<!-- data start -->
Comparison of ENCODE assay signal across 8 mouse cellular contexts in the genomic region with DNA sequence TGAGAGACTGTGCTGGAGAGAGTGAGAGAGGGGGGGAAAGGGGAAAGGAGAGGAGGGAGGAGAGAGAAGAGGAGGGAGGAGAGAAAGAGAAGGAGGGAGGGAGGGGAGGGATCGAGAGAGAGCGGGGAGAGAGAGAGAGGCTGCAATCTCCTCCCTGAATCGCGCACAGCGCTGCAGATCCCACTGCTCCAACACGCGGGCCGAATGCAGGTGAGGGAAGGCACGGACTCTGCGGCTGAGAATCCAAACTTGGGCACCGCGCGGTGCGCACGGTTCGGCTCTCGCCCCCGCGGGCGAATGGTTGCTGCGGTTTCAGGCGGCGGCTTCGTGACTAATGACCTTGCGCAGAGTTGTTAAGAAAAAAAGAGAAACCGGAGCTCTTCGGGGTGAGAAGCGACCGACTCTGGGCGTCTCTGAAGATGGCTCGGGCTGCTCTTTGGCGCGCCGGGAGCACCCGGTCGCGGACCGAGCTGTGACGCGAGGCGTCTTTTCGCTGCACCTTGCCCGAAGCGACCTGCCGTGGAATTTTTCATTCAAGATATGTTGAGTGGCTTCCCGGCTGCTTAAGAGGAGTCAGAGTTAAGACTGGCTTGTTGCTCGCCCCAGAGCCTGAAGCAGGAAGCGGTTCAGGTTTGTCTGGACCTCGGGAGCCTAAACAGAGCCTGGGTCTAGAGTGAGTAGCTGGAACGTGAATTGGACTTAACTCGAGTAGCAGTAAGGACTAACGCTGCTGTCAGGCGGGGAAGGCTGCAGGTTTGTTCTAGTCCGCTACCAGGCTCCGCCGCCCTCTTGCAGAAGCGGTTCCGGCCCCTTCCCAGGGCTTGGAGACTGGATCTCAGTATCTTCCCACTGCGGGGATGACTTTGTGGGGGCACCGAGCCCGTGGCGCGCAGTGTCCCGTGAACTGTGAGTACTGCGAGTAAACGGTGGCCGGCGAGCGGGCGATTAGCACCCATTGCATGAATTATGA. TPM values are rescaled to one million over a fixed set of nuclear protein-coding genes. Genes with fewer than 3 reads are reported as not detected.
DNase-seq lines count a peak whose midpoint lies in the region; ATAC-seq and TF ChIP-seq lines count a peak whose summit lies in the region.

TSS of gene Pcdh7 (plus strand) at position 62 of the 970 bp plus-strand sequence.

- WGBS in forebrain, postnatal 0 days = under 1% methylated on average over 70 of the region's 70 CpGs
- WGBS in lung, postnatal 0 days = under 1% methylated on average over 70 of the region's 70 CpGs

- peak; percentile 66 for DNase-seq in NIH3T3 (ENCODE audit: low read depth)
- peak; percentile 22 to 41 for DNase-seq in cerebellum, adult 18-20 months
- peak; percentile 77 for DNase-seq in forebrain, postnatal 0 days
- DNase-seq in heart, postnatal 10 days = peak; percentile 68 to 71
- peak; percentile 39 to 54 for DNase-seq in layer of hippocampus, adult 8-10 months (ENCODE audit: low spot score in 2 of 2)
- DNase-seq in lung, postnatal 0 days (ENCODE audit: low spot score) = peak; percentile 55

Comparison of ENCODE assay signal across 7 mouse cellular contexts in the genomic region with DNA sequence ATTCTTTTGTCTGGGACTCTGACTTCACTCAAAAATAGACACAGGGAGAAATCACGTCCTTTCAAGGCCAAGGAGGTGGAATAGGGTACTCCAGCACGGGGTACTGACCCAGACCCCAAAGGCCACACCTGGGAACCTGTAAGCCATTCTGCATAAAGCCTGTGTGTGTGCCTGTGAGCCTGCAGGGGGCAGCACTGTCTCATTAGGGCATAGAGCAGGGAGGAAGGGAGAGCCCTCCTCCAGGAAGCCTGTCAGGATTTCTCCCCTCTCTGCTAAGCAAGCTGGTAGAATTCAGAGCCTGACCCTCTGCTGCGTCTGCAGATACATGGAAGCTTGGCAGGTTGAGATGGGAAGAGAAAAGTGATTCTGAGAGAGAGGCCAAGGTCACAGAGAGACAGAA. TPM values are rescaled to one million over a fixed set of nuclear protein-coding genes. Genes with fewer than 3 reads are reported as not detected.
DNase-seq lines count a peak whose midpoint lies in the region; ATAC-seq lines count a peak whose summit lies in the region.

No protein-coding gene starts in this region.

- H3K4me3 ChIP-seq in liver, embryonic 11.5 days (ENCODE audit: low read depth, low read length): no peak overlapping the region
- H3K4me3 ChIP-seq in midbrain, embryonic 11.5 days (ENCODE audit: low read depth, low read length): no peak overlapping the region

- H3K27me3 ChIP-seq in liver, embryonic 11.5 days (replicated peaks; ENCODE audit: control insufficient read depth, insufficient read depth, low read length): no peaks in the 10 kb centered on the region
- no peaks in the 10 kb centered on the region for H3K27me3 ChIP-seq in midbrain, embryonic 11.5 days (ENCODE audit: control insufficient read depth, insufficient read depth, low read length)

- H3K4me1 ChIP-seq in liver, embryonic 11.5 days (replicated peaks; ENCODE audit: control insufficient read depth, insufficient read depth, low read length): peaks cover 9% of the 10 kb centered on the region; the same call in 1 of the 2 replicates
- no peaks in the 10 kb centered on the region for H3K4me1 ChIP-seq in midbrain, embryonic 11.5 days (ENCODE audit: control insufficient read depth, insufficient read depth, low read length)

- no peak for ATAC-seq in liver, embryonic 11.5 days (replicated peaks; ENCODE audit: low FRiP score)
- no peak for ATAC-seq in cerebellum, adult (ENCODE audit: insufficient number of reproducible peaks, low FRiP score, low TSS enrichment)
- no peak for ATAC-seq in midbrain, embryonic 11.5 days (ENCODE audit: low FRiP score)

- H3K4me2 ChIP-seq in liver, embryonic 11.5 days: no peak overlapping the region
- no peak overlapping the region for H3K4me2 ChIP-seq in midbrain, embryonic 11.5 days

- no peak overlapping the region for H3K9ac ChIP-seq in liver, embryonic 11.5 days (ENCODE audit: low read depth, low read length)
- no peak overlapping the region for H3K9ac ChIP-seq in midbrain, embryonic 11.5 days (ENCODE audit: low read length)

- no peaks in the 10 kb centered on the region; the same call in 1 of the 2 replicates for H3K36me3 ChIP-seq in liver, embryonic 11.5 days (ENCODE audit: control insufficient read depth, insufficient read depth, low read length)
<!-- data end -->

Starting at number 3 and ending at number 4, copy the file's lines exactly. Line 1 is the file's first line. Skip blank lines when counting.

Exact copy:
TSS of gene Pcdh7 (plus strand) at position 62 of the 970 bp plus-strand sequence.

- WGBS in forebrain, postnatal 0 days = under 1% methylated on average over 70 of the region's 70 CpGs